Recently, simple forms of cognition and motility have been implemented in artificial systems in the laboratory; see . Such systems, besides being of fundamental interest for questions concerning the origin of life as well as modern bionanoengineering, also shed light on a form of morphological control not directly visible in the macroscopic world. In the study of their dynamics, classical mechanics is replaced, or at least complemented, by statistical physics. Furthermore, collective phenomena, such as phase transitions, start to play an important role.
Morphological computation can be found on a wide range of different scales in a number of different contexts. Consequently, it has attracted many scientists from various backgrounds. For example, roboticists are interested in adopting this concept to build more energy-efficient and robust robots. Biologists try to understand the functions of body parts from the viewpoint of morphology (i.e., morphofunctionality). Computational scientists aim to capture the implications a physical implementation of certain types of computation has for computational theory as a whole. Scientists in the field of medicine have been attracted by the idea of morphological computation. For example, the decrease of movement control in elderly patients can, from the viewpoint of morphological computation, be interpreted as the loss of (morpho)computational power and is not necessarily the consequence of decreasing neural activity. The cause of this loss can be found in a change of the mechanical properties of the body—a change that also alters the attractor landscape in the state space of the body. As a result of aging, this attractor landscape may become less pronounced (e.g., self-stabilization of movement patterns may become slower) and be more difficult to navigate.
The interdisciplinarity of the research community suggests that morphological computation is a very general concept. On one hand, this represents a significant challenge when we try to capture the concept in a unified theory or even if we want to define the boundaries of the field itself. On the other hand, it provides us with numerous research opportunities, especially in the interdisciplinary, overlap areas of research. We believe morphological computation even has the potential to give rise to completely new fields of research. To harvest this inherent potential of our community, we organized the 2nd International Conference on Morphological Computation (http://morphcomp.org/) in September, 2011, in Venice. As one of the results of the conference we initiated this special issue. The conference committee and all invited speakers, all experts in the field, were asked to vote for their favorite submissions among the accepted abstracts. Based on this poll, we invited the corresponding authors to submit an extended journal version of their work.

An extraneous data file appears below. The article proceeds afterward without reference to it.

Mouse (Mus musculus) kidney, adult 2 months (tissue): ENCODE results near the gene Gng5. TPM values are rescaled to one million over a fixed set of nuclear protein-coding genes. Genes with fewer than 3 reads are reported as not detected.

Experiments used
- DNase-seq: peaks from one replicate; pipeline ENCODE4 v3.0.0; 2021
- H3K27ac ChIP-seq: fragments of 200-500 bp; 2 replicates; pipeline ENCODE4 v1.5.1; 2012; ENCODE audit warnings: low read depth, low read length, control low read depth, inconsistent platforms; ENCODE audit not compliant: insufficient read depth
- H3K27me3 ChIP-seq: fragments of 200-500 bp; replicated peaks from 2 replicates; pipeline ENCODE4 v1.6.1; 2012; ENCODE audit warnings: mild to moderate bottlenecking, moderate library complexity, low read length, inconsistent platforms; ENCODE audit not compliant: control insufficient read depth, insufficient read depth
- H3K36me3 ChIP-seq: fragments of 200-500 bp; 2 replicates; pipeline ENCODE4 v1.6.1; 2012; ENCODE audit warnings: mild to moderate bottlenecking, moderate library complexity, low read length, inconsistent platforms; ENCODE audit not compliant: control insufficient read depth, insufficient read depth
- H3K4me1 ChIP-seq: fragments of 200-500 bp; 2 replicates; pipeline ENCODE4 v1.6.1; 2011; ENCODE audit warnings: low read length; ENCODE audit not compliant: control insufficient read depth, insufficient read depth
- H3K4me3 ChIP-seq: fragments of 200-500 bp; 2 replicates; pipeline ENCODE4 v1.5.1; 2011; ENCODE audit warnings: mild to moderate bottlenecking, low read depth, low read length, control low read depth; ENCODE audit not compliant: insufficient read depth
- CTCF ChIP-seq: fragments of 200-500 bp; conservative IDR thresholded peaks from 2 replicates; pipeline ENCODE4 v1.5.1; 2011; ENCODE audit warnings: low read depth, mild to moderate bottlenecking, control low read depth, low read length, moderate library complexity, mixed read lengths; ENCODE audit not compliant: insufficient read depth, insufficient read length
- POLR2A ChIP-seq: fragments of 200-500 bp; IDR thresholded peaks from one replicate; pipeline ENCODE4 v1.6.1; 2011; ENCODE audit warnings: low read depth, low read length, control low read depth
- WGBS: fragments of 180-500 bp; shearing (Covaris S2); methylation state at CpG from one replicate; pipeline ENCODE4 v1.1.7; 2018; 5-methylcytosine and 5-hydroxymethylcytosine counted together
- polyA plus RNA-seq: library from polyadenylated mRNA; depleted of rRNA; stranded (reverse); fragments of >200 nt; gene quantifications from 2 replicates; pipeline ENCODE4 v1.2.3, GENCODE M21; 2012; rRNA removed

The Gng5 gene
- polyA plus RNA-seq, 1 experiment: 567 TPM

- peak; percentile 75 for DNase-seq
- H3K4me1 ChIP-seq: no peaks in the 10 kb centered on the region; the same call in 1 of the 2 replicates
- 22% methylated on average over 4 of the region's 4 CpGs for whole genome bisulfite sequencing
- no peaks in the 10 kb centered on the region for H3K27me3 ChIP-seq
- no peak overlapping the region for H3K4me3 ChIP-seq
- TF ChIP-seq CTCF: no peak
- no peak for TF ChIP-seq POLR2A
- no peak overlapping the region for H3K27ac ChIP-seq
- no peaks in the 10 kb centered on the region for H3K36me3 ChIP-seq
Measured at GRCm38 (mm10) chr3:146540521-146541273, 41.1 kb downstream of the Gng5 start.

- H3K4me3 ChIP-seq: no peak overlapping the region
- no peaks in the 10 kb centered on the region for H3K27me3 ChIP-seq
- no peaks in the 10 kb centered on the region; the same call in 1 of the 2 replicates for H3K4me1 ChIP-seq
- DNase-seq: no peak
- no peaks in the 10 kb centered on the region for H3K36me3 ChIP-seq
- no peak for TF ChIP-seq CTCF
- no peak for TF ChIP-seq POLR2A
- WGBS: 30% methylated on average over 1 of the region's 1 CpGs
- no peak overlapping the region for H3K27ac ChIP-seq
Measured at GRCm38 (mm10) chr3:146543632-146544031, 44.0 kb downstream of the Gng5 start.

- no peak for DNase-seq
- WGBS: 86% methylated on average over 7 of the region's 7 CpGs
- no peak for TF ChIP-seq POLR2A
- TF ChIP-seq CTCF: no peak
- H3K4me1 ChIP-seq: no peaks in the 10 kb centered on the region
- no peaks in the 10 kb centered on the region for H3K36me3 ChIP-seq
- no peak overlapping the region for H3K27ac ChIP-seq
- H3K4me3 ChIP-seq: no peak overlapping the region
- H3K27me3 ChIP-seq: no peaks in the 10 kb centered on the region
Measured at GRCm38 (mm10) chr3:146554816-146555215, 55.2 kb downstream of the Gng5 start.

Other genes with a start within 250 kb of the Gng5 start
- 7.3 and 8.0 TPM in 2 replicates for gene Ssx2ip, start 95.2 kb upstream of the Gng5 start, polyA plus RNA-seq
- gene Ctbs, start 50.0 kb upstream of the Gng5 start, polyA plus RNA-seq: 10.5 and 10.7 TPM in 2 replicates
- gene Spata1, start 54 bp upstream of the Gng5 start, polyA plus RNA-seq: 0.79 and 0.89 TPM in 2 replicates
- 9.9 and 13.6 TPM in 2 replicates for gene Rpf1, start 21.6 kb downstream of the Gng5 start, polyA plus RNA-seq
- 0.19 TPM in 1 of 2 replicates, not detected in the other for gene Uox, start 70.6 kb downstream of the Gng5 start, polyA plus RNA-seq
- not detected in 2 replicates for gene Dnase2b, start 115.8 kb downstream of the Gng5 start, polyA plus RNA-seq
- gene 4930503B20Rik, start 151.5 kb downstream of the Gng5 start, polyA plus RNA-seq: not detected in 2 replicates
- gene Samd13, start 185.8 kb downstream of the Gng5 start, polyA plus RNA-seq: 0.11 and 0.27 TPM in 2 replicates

As a result, we have in total nine accepted articles, which provide us with a snapshot of recent research done in the context of morphological computation. Furthermore, they also point to new directions of research in the field. While some of the articles have a focus on engineering (e.g., building a series of real robots to investigate the influence of morphology on locomotion, as in Reis et al.'s article), others are oriented toward more general considerations and point to potential future research directions. One from the latter category is the submission by Herrera and Sanz. Their article illustrates impressively how morphological computation attracts an interdisciplinary audience. The background of the authors is found in the theory of emotion. They suggest linking emotions with changes in the morphology and the resulting changed functionality. For example, if the emotion of fear arises, the body changes, namely, it gets ready—either to fight or to flee. As a consequence, the body can no longer be described as a fixed dynamical system, but has to been seen as a variable dynamical structure, which changes its state of attraction (from a finite and discrete set) depending on the emotion it embodies at the moment. This approach implies a new way of looking at the embodiment in robotics and constitutes a new challenge for the design and control of such physical bodies. Although such emotion-induced changes will take place on a slower timescale than the usual movements, the control is nontrivial. The controller will have to produce discrete switches between analogue systems in a stable fashion. The authors suggest some potential control theoretical approaches; however, we might have to rethink the control approach for such systems entirely.